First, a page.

Coffee: Negotiate Better Terms on Global Market, Promote Local Consumption

By Dr Barnabas Taremwa B

Last week it was reported that Uganda had pulled out of the International Coffee Organization (ICO) after the expiry of the 2007 international coffee agreement.

In a statement dated February 2, 2022, the ICO notified all its members and other interested parties that Uganda had notified ICO of its intention not to join the extension of the International Coffee Agreement 2007.

However, the minister for agriculture Frank Tumwebaze clarified that Uganda is not fully out of the ICO but was renegotiating better terms.

Tumwebaze said the country is renegotiating the terms of the International Coffee Agreement 2007 to ensure it gets better terms as the leading coffee exporter in Africa and seventh in the world.

As a coffee farmer, I totally agree that we should aim for better terms for our coffee as a country on the international market. Coffee is currently the second leading foreign exchange earner for Uganda after gold.

According to the January 2022 report released by the Uganda Coffee Development Authority (UCDA), Uganda’s earnings from coffee exports have exponentially increased by $ 198.5million (sh714.6b) from $520m (Sh1.87trillion) earned in 2020 to $718.5m (Sh2.58trillion) earned last year of 2021

The annual volume of Uganda’s coffee exports has increased from 5.4million bags exported in 2020 to 6.7million bags exported in 2021.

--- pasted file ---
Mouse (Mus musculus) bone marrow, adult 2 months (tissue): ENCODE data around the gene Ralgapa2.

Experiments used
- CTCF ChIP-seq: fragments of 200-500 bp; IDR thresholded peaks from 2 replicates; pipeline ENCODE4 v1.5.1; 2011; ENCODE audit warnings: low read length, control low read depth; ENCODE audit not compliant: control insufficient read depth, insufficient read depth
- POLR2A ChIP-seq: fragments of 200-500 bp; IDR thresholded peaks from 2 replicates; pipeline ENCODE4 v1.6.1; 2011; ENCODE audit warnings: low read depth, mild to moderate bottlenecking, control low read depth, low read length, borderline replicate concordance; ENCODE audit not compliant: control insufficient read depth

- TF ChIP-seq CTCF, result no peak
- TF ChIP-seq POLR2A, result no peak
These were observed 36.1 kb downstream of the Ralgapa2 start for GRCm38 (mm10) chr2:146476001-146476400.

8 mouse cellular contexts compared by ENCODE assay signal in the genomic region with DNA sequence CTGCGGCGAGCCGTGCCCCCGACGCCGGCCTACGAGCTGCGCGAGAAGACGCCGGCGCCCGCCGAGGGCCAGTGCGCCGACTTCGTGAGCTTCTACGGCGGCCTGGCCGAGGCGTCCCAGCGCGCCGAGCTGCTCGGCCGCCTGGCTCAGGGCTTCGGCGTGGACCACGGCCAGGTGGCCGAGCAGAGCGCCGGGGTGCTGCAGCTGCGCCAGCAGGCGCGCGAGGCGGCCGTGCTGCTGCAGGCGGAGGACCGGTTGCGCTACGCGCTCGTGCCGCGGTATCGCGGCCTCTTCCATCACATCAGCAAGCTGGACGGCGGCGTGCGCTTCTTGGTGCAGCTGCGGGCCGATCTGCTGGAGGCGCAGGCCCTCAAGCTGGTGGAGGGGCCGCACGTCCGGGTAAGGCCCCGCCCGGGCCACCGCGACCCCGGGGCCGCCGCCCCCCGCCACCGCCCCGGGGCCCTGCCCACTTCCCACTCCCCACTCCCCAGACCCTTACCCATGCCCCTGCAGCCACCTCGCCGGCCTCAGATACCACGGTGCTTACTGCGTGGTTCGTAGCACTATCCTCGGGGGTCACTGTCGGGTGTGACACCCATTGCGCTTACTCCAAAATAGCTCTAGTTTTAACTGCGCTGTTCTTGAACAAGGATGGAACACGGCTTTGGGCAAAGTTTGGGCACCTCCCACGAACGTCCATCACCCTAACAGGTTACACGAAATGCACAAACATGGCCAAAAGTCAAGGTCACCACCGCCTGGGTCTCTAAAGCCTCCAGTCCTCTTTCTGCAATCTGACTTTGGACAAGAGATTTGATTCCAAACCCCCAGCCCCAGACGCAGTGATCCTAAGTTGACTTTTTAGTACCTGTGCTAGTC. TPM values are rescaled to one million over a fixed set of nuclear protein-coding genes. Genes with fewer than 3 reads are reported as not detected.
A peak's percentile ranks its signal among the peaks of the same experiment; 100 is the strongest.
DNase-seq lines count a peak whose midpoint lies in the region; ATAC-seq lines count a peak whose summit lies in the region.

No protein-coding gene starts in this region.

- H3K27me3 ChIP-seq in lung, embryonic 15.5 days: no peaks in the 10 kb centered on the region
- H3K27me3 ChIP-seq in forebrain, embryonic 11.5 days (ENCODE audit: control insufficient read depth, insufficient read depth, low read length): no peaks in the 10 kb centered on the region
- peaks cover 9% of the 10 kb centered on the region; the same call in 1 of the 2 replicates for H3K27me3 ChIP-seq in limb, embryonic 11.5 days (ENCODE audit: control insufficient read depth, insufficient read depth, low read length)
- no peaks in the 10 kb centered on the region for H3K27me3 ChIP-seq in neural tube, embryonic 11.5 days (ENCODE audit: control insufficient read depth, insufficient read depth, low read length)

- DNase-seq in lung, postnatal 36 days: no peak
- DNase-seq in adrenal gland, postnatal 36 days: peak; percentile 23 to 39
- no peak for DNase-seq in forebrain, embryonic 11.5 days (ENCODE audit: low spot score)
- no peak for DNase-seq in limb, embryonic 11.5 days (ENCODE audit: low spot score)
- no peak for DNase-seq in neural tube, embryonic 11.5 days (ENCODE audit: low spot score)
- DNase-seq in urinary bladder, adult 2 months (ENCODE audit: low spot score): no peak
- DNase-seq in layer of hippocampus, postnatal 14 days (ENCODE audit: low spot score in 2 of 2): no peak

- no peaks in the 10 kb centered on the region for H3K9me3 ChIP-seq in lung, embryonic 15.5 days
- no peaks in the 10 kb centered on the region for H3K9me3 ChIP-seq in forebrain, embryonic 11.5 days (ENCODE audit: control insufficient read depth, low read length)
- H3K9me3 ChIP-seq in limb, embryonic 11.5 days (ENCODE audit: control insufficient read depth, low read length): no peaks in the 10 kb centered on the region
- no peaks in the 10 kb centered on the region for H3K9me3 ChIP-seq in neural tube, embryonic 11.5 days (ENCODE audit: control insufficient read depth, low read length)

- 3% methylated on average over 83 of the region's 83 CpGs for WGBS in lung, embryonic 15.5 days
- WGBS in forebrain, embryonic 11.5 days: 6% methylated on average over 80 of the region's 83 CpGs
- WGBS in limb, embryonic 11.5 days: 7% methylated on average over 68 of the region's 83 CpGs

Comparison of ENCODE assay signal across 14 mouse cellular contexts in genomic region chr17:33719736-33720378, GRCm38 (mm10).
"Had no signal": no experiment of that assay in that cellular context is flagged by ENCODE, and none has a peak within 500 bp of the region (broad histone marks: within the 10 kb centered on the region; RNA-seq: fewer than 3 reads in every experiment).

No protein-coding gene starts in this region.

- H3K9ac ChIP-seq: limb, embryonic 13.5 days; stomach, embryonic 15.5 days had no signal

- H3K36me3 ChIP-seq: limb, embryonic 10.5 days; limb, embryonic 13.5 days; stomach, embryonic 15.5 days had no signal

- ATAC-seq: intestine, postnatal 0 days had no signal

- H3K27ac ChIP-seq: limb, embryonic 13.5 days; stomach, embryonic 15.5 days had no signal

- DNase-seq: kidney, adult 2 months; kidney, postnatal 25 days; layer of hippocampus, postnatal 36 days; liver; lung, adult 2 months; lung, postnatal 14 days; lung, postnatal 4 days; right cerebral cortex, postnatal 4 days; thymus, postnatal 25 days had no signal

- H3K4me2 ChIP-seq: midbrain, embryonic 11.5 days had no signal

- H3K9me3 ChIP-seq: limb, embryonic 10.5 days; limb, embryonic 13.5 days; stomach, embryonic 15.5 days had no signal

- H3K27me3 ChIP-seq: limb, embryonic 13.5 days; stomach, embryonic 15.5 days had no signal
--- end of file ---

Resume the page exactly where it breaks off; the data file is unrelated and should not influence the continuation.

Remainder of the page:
This is an impressive trend and a sign that if we do things right, the coffee sector will more than double the revenue generated currently.

But to move to the next level, we have to work on some of the challenges facing the coffee sector. 

The coffee sector should be improved in terms of value addition to ensure that we export more finished products from coffee.

This can only be possible if government and private sector players take deliberate measures to support coffee farmers and exporters in ensuring quality right from planting, harvesting and storage.

The country’s target of creating jobs for youth dealing with unemployment can be addressed if coffee is prioritized and farming in general.

Government should do more to ensure that we double the production capacity through supporting coffee farmers.

Also value addition is key if we are to earn more from coffee as a country. Coffee growing is a profitable venture if done well. It will take more effort and a lot of work to grow the market of our coffee on the global scene.

The regulator of the sector should intensify efforts to improve on the quality and empower farmers to engage in good coffee farming practices which will lead to good harvest.

Most importantly there is a need for deliberate efforts to grow local consumption. Only about 4 percent of coffee produced is consumed locally. In most coffee growing countries, local consumption is regarded as a big deal and campaigns are undertaken to ensure that local consumption of coffee is high.

The culture of coffee consumption should be promoted through sensitizing Ugandans on the benefits of consuming coffee. It has both health and commercial benefits. Currently the culture of local consumption of coffee is still low.  We need deliberate drives to sensitize Ugandans on the benefits of drinking coffee. 

Dr Barnabas Taremwa B

Chairman Rainbow Ranchers group of companies

The Writer is a passionate farmer and founder of Image Coffee.

The post Coffee: Negotiate Better Terms on Global Market, Promote Local Consumption first appeared on ChimpReports.

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